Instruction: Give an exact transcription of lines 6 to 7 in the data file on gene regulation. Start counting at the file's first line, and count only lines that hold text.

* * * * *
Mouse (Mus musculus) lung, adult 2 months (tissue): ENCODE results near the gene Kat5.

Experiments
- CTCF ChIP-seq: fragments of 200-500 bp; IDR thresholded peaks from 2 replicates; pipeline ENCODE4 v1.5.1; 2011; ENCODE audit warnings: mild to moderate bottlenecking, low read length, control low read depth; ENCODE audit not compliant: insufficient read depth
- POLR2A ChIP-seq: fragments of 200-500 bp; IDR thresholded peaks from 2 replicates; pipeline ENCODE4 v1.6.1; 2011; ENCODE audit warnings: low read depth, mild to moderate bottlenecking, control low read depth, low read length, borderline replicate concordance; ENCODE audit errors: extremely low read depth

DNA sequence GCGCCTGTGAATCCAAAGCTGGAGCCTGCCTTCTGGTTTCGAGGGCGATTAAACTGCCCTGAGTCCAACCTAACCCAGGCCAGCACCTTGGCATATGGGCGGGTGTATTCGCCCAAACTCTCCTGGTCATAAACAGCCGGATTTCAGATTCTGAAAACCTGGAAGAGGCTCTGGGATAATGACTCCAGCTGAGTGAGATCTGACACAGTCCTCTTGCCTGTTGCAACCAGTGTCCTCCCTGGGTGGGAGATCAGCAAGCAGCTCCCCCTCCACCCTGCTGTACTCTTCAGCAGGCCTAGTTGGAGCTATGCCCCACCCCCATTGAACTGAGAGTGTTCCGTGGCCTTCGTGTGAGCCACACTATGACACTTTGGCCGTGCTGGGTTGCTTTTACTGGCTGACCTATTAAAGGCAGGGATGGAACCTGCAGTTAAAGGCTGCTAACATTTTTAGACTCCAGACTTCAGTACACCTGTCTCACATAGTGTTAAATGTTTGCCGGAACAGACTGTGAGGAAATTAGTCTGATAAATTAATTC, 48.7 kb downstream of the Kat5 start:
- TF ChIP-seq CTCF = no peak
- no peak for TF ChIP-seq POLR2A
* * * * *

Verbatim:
- TF ChIP-seq CTCF = no peak
- no peak for TF ChIP-seq POLR2A